Generally speaking, higher temperatures accelerate the chemical reactions that cause deterioration in paper-based collections. Thus, cooler temperatures are preferred for collections with long-term value.
Temperature plays a particularly crucial role in the fading of chromogenic color photographs. The higher the temperature, the more movement there is on the molecular level, and the more likely it is that the molecules will be rearranged, resulting in dye fading. For this reason, cold storage is recommended for long-term preservation of color photographs.
The rate of most chemical reactions doubles with an increase of 18 degrees F.
Humidity (moisture in the air) provides water to fuel the chemical reactions that cause deterioration. The more moisture there is in the air, the more quickly chemical deterioration proceeds.
High humidity is a primary factor in hydrolysis, which accelerates the deterioration of paper (causing ferrotyping, shiny blotches on the emulsion that result from pressure on the softened binder material; and accelerating), black and white photographs (softening gelatin binders, causing ferrotyping and accelerating the yellowing of albumen binders), and color photographs (accelerating dye fading). Parchment will ripple in overly humid conditions. Mold and many insects also flourish under hot and humid conditions. Mold causes staining and, in extreme cases, disintegration of paper, while insects can eat holes in paper-based collections.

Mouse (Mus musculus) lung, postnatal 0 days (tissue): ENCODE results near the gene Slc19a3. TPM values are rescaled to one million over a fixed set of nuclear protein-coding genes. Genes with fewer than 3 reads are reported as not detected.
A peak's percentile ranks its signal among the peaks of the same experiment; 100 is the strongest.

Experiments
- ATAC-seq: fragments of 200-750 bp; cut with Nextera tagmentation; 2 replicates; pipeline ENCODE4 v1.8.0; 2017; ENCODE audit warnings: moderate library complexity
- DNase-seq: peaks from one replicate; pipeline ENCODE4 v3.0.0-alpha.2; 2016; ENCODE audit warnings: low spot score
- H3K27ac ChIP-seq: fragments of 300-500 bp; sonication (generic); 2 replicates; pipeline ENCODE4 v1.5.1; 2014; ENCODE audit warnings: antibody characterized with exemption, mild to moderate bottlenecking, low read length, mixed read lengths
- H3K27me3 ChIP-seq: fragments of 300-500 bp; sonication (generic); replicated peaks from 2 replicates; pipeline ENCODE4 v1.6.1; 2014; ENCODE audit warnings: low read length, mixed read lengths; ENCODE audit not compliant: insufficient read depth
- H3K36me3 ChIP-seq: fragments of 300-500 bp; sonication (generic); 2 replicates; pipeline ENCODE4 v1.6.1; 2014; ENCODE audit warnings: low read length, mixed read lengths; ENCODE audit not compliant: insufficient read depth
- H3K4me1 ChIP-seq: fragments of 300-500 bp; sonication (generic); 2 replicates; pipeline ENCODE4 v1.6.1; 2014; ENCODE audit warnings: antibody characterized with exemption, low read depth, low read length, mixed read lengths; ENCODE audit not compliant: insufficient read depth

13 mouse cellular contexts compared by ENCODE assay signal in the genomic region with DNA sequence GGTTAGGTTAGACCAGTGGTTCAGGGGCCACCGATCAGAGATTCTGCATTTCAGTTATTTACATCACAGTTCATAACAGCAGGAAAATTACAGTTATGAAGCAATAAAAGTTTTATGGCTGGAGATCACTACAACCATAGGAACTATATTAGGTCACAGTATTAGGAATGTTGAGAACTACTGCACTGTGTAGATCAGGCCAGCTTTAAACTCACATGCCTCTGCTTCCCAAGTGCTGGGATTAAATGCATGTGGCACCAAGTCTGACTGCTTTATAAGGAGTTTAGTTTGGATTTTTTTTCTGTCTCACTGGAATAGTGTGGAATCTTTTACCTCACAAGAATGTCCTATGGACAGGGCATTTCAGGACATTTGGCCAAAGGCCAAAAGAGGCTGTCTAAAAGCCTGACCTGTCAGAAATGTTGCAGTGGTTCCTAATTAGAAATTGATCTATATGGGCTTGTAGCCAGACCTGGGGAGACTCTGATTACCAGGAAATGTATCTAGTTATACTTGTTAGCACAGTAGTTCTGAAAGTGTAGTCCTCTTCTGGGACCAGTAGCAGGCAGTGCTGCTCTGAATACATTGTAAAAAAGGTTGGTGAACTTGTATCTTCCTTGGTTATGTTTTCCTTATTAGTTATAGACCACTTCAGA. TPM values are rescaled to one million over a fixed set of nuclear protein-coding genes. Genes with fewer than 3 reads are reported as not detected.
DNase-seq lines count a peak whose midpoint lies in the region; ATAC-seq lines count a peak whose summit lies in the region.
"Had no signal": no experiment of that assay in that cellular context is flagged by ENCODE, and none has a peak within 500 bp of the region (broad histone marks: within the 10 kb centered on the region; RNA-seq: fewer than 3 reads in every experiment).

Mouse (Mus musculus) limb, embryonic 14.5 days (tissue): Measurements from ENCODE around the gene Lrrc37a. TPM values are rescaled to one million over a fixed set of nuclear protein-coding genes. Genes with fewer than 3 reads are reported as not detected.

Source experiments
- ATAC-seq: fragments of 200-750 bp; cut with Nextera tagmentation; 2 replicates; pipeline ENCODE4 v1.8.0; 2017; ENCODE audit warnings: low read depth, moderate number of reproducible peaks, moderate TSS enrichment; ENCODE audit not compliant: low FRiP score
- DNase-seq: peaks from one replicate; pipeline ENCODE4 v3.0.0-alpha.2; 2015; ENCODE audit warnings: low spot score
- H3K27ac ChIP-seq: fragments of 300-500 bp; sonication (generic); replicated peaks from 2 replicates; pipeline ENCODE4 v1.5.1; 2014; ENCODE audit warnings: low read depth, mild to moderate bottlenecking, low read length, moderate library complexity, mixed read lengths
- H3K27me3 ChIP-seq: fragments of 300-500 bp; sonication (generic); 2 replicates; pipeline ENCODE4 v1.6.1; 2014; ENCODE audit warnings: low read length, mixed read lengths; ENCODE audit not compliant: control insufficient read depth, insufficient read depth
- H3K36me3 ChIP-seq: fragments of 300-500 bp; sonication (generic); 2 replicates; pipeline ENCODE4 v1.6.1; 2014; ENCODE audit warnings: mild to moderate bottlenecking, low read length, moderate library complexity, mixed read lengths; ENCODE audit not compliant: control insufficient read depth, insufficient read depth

If humidity is too low, materials such as adhesives and book leathers may become brittle and more susceptible to cracking, particularly during handling. Extended storage at low humidity can cause photographic emulsions to shrink and crack, supports to curl, and mounts to warp. Parchment will split and warp in overly dry conditions.
Fluctuating humidity levels also cause damage. Most materials expand and contract with small changes in relative humidity (RH). These changes weaken physical bonds and set up stresses that can shorten the life of most materials.
Always keep in mind that temperature and relative humidity are interrelated. Given a specific amount of moisture in the air, relative humidity will decrease if the temperature increases. If the temperature falls, the relative humidity will rise.